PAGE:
They are members of every race and nation of the earth. They are of all ages, of all temperaments, of all classes, of almost every imaginable occupation. Each is incorporate in such an intense and various concentration of human beings as the world has never known before. Each, also, is an individual existence, as matchless as a thumbprint or a snowflake. Each wears garments which of themselves are exquisitely subtle uniforms and badges of their being. Each carries in the postures of his body, in his hands, in his face, in the eyes, the signatures of a time and a place in the world upon a creature for whom the name immortal soul is one mild and vulgar metaphor.

The simplest or the strongest of these beings has been so designed upon by his experience that he has a wound and nakedness to conceal, and guards and disguises by which he conceals it. Scarcely ever, in the whole of his living, are these guards down. Before every other human being, in no matter what intimate trust, in no matter what apathy, something of the mask is there; before every mirror it is hard at work, saving the creature who cringes behind it from the sight which might destroy it. Only in sleep (and not fully there), or only in certain waking moments of suspension, of quiet, of solitude, are these guards down; and these moments are only rarely to be seen by the person himself, or by any other human being. At the ending of City Lights, that was precisely what Chaplin was using, and doing. In that long moment in which, gently gnashing apart the petals of his flower, his soul, his offering, he perceives, in the scarcely pitying horror of the blind girl to whom he has given sight, himself as he is, he has made full and terrific use of this fact. But it has almost never been used in art; and it is almost never seen in life.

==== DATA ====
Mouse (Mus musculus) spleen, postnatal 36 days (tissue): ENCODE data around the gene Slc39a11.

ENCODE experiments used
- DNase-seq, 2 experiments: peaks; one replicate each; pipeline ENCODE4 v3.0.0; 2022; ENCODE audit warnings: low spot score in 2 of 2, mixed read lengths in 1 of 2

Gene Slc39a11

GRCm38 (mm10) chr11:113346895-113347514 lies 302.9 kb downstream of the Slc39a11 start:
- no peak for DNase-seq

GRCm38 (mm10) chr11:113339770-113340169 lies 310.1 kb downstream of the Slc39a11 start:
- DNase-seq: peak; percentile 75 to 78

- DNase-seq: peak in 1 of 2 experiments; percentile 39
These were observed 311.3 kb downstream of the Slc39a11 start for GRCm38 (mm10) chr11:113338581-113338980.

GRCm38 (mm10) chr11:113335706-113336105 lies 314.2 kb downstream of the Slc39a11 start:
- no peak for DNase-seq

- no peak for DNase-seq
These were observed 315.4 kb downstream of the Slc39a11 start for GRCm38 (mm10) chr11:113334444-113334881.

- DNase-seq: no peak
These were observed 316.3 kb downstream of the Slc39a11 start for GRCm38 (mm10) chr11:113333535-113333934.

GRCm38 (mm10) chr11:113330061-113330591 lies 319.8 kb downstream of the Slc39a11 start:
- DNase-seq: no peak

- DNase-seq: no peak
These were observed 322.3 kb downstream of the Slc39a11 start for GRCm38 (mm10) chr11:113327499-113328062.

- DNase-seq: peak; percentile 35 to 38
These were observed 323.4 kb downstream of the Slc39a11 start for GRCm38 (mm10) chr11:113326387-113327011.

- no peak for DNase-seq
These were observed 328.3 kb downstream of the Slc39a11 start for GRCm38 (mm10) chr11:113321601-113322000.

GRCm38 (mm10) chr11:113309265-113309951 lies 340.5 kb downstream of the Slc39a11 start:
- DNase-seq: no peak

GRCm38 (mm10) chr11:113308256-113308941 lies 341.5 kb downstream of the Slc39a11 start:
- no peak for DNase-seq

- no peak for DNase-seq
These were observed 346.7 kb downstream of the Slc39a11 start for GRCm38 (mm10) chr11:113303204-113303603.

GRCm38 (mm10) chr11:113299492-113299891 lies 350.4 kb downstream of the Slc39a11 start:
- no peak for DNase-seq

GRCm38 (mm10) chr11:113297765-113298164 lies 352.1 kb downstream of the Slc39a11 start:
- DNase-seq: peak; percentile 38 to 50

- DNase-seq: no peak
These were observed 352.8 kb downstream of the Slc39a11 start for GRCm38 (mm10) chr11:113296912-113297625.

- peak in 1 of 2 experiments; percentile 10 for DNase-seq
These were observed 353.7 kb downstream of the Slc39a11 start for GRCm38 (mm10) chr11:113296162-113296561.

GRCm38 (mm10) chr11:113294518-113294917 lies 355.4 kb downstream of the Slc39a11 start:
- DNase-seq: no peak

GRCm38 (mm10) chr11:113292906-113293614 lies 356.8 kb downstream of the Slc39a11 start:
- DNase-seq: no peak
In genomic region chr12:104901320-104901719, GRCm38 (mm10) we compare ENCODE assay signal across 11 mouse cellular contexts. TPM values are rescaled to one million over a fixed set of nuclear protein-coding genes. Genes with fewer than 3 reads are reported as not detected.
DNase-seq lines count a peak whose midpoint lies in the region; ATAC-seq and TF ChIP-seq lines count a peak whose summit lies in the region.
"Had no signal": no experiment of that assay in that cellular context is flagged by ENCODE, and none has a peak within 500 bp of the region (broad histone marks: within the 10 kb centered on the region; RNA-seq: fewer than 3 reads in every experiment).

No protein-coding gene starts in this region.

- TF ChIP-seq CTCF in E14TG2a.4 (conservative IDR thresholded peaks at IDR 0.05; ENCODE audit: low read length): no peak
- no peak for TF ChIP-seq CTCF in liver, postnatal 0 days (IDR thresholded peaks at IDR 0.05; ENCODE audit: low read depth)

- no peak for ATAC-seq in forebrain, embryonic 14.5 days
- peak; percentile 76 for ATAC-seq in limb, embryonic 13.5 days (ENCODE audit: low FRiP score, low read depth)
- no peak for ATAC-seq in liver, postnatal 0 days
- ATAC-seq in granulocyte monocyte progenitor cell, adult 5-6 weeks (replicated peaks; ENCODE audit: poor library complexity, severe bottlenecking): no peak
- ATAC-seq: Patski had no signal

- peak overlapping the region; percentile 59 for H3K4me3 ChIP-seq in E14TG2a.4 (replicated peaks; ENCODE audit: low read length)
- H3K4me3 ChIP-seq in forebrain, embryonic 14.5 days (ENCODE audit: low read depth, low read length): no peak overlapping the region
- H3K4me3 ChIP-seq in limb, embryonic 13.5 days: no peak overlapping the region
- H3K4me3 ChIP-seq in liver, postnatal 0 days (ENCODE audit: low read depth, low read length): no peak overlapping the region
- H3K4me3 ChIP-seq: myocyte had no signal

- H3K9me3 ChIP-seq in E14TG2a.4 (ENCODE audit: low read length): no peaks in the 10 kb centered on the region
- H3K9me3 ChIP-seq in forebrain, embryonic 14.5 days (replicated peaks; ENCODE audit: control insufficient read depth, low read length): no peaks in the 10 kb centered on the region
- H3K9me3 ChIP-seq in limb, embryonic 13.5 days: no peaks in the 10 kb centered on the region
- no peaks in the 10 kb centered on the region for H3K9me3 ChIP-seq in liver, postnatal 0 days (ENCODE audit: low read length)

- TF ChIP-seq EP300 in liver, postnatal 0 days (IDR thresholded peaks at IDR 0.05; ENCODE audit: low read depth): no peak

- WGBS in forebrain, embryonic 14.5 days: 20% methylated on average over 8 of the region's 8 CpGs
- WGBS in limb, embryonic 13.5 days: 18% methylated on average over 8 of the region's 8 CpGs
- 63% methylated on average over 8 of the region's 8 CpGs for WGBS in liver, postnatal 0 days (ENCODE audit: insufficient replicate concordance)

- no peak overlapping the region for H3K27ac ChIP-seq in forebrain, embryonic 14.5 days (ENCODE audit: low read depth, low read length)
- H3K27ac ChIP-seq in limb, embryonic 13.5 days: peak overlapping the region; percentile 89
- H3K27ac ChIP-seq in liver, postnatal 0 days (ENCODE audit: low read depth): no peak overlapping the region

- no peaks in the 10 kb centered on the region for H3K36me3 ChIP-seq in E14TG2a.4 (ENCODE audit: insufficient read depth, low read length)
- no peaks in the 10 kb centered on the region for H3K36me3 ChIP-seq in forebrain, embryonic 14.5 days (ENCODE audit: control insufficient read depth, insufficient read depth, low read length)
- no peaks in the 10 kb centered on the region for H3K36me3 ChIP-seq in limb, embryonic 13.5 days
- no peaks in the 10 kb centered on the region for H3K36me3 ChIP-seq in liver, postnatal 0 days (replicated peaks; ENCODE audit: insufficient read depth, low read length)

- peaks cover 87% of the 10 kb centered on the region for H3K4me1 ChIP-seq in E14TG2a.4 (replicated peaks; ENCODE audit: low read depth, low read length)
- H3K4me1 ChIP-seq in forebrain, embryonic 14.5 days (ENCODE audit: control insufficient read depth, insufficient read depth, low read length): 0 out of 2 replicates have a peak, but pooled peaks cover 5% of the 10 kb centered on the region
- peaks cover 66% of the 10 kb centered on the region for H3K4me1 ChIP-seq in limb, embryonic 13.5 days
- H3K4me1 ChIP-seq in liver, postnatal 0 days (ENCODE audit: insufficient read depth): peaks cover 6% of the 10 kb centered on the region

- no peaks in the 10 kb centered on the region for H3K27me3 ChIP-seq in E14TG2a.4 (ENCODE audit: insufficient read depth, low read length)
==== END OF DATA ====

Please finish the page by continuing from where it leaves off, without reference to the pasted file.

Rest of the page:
Excerpted from Many Are Called by WALKER EVANS Copyright © 2004 by The Metropolitan Museum of Art. Excerpted by permission.
All rights reserved. No part of this excerpt may be reproduced or reprinted without permission in writing from the publisher.
Excerpts are provided by Dial-A-Book Inc. solely for the personal use of visitors to this web site.